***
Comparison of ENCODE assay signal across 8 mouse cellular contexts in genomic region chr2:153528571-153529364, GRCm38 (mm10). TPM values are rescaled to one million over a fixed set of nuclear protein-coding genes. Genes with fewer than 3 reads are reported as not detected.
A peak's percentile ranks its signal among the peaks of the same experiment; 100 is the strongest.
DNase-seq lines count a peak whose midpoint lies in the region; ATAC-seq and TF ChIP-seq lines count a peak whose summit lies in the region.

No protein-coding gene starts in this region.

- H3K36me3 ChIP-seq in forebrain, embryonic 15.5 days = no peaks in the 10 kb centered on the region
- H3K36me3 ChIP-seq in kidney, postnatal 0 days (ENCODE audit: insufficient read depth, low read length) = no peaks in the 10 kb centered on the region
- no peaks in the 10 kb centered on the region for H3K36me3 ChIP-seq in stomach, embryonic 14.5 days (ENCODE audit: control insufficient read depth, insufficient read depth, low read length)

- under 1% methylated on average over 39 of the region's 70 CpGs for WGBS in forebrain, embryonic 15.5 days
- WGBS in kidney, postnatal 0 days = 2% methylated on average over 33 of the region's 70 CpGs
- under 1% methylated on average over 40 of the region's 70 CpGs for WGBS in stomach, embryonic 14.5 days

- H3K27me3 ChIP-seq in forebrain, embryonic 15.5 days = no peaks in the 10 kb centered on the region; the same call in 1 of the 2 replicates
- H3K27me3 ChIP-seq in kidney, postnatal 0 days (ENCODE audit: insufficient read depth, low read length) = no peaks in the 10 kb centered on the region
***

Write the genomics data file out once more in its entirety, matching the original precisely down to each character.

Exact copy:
Comparison of ENCODE assay signal across 8 mouse cellular contexts in genomic region chr2:153528571-153529364, GRCm38 (mm10). TPM values are rescaled to one million over a fixed set of nuclear protein-coding genes. Genes with fewer than 3 reads are reported as not detected.
A peak's percentile ranks its signal among the peaks of the same experiment; 100 is the strongest.
DNase-seq lines count a peak whose midpoint lies in the region; ATAC-seq and TF ChIP-seq lines count a peak whose summit lies in the region.

No protein-coding gene starts in this region.

- H3K36me3 ChIP-seq in forebrain, embryonic 15.5 days = no peaks in the 10 kb centered on the region
- H3K36me3 ChIP-seq in kidney, postnatal 0 days (ENCODE audit: insufficient read depth, low read length) = no peaks in the 10 kb centered on the region
- no peaks in the 10 kb centered on the region for H3K36me3 ChIP-seq in stomach, embryonic 14.5 days (ENCODE audit: control insufficient read depth, insufficient read depth, low read length)

- under 1% methylated on average over 39 of the region's 70 CpGs for WGBS in forebrain, embryonic 15.5 days
- WGBS in kidney, postnatal 0 days = 2% methylated on average over 33 of the region's 70 CpGs
- under 1% methylated on average over 40 of the region's 70 CpGs for WGBS in stomach, embryonic 14.5 days

- H3K27me3 ChIP-seq in forebrain, embryonic 15.5 days = no peaks in the 10 kb centered on the region; the same call in 1 of the 2 replicates
- H3K27me3 ChIP-seq in kidney, postnatal 0 days (ENCODE audit: insufficient read depth, low read length) = no peaks in the 10 kb centered on the region